Cruz's prediction comes true on Reynolds' walk-off HR

August 4th, 2022

PITTSBURGH -- Oneil Cruz had a prediction. Well, it was more of an affirmation.

The bottom of the ninth inning would begin with an All-Star on All-Star matchup. Bryan Reynolds versus Devin Williams. As Reynolds strode to the plate, with the sounds of Zach Williams’s “Rescue Story” echoing throughout PNC Park, Cruz turned to team interpreter Mike Gonzalez. Cruz wasn’t talking strategy. Cruz was calling game.

Cruz manifested. Reynolds delivered. Williams left a fastball in the wrong location. Reynolds sent everyone home. Reynolds delivered the first walk-off home run of his career, lifting the Pirates to an 8-7 win over the first-place Brewers, and Cruz looked pretty smart in the process, too.

“[Cruz] looked at me at that moment and was like, ‘Hey, check out this home run that’s about to happen,’” Gonzalez said. “When it happened, I couldn’t believe it myself, but I was confident that something big was going to happen.”

“Big” almost undersells the magnitude of Reynolds’s clutch exploits. Williams had not allowed a run in his last 30 outings dating back to mid-May. Before Reynolds' shot, the last time Williams allowed a run -- earned or unearned -- was May 10. Williams wasn’t dominant during that stretch. He was automatic. To add another layer to the onion, Williams hadn’t allowed a home run all year. That’s a claim that none of baseball’s most intimidating relievers -- Edwin Díaz, Ryan Helsley and Emmanuel Clase, among others -- could make. Enter, Reynolds.

Williams fell behind in the count, 2-0. With Reynolds ahead, Williams went with a third-pitch fastball. The pitch ended up high and middle. Entering play, Reynolds was hitting .412 against pitches in that zone. He got his pitch, and he didn’t miss.

Reynolds knew it was gone off the bat, coolly dropping his bat and taking a second to admire his work before taking his victory lap. It was his first home run since the birth of his second child, Brooks, a home run he partially attributed to dad strength. Williams knew it was gone, too, instantly putting his hands on his hips and watching the ball fly away. Reynolds didn’t think a walk-off would be the end result. Williams, who has been thrust into the role of closer following the surprise trading of Josh Hader, likely didn’t, either.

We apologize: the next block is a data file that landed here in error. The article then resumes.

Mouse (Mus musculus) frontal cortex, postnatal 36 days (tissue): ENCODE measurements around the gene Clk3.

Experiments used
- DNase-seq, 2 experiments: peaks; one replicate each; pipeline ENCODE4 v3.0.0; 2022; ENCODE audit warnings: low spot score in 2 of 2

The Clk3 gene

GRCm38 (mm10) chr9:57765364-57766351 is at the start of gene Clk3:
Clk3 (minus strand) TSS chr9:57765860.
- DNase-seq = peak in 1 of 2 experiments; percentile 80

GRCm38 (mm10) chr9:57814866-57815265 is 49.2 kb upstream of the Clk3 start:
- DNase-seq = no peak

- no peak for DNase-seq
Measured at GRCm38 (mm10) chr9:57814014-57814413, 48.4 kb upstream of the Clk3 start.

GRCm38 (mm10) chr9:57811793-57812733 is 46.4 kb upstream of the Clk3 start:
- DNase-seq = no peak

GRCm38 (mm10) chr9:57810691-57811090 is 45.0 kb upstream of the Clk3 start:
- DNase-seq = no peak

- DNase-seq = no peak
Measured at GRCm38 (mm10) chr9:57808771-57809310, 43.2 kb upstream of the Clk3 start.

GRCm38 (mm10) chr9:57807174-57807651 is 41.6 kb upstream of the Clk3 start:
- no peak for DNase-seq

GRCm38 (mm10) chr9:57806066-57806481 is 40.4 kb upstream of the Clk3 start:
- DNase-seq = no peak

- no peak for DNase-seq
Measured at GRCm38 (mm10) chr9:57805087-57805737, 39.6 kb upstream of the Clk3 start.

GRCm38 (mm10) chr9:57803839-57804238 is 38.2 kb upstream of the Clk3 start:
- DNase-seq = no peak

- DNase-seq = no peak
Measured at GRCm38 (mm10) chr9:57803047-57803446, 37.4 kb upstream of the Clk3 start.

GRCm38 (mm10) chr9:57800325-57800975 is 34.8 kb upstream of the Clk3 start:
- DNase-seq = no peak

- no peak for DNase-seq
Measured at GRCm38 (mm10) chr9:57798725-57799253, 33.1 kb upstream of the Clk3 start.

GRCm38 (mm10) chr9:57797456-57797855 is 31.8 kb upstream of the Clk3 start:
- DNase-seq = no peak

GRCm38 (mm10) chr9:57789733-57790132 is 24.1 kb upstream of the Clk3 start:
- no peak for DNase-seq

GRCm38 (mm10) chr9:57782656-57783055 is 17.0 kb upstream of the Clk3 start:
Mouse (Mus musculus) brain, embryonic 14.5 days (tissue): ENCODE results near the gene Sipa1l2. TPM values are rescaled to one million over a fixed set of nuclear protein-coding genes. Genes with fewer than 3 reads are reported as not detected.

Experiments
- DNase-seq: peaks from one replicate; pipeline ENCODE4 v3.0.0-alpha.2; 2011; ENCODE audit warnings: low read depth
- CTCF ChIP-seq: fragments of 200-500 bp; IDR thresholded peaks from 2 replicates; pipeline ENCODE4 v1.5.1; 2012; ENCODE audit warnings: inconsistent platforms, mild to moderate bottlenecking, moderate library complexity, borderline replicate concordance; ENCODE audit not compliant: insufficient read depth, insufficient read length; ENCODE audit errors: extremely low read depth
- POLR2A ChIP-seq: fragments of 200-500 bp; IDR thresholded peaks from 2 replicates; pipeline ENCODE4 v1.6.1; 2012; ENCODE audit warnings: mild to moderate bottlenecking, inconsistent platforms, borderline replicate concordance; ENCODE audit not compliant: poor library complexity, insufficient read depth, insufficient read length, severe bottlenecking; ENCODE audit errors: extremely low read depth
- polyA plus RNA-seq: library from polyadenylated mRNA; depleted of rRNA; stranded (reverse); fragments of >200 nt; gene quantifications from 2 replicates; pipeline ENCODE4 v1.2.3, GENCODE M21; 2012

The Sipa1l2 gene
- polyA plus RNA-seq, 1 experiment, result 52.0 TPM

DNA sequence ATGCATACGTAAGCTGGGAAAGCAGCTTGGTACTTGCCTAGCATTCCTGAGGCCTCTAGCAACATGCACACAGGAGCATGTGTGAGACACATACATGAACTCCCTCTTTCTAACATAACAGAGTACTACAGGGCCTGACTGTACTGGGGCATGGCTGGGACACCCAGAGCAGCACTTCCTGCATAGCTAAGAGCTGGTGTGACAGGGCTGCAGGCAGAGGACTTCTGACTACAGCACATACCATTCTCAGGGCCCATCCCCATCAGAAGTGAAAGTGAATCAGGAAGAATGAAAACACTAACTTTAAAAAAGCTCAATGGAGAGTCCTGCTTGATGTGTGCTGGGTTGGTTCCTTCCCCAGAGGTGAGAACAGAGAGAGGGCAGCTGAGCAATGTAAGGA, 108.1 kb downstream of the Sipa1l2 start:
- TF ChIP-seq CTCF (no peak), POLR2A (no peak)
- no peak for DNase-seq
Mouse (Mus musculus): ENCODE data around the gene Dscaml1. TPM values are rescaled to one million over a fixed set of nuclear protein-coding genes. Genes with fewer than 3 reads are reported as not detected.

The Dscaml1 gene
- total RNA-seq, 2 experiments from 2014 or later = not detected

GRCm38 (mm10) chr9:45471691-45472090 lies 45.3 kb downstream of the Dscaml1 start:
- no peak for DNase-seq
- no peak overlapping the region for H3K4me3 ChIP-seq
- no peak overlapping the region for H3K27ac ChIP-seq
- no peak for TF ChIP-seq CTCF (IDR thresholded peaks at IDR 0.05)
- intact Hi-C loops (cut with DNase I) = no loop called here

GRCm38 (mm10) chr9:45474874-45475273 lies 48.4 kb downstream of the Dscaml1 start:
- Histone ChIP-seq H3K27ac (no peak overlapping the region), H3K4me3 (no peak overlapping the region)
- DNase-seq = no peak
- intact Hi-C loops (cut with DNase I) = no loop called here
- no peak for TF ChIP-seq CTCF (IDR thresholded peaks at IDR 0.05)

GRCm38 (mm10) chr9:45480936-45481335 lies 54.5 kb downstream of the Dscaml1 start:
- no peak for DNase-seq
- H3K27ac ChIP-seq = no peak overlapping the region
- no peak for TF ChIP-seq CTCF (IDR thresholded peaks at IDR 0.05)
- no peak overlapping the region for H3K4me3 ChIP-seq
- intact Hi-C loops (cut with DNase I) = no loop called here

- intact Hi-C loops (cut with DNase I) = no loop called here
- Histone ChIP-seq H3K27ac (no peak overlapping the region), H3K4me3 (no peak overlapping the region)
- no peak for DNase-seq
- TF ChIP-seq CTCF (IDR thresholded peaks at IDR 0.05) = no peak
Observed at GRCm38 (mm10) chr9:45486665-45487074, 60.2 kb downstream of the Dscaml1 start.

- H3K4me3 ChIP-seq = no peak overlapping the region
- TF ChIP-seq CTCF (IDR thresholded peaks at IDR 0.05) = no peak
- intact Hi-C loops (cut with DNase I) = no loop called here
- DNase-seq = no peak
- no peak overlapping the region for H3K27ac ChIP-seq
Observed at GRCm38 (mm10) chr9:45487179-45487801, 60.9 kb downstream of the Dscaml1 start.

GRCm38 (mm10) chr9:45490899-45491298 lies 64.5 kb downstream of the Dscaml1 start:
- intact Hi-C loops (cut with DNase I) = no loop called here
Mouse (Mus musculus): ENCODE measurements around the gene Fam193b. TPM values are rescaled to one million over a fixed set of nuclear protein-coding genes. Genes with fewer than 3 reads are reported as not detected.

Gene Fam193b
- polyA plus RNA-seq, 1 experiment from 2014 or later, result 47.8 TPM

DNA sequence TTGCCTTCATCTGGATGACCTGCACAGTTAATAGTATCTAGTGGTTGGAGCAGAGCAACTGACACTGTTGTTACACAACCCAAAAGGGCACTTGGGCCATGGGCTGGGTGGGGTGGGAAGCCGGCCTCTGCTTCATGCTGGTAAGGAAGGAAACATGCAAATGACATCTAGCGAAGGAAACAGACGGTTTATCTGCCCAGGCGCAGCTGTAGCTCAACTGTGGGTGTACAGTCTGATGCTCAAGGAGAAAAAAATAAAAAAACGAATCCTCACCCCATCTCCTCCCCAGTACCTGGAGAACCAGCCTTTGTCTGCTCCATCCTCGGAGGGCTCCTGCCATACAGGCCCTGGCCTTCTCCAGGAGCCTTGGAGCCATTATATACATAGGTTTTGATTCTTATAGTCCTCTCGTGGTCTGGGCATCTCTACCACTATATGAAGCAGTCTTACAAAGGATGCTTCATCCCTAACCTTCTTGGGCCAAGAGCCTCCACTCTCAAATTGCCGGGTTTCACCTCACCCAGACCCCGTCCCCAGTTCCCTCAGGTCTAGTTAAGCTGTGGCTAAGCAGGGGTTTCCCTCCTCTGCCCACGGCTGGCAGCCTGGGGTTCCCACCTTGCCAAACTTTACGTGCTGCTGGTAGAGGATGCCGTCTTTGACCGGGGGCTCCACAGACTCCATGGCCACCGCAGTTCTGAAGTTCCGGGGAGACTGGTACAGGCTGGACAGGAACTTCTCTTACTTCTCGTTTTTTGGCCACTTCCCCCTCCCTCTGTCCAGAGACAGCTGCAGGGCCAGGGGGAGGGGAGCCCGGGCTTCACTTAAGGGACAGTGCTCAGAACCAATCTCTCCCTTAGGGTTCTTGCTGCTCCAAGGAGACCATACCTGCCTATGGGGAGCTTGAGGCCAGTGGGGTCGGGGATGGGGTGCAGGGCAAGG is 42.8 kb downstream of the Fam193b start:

“I walked up to the plate telling myself, ‘This probably isn’t a guy you’re hitting a home run off of, so just try to get him in the zone, or maybe he’ll walk you,’” Reynolds said. “I got to a good count and he threw me a heater.”

“It’s not like I haven’t been in that situation before,” Williams said. “I’ve done that multiple times this year where it’s either a tie game or we have the lead. I approached it just like any other game. Just got a different result today.”

Cruz may have relished playing the role of Nostradamus, but he, himself, had a home run worth celebrating.

Reynolds’s walk-off home run was hit into the bar that resides beyond right-center field. Cruz’s two-run home run off Brent Suter hit the top of the bar. At 113.9 mph, Cruz’s home run was the Pirates’ hardest-struck batted ball that landed for a hit this season. At 434 feet, it was the farthest home run Cruz has hit so far. He knows he can go farther.

“Of course,” Cruz said when asked if he wants to clear the bar. “I’m trying to hit it out even further.”

“I mean, honestly, he’s hit some good pitches out there,” Suter said. “He’s hitting pitches that weren’t even strikes so it’s not all necessarily meatballs or whatever, but mine today was a meatball.”

Reynolds and Cruz’s happy-hour hijinks were just two of the many ballads that composed Wednesday’s back-and-forth affair. The Pirates, rolling with a bullpen game after having traded José Quintana, quickly found themselves in a four-run deficit in just two innings. They responded with seven runs of their own -- two in the third, two in the sixth and three in the seventh. The Brewers countered with three runs in the eighth, tying the game. To close the evening, Reynolds’ bat sang good night.

“Yeah, exactly how we drew it up,” said manager Derek Shelton.

And the Reynolds game-winner? Well, that’s how Cruz drew it up.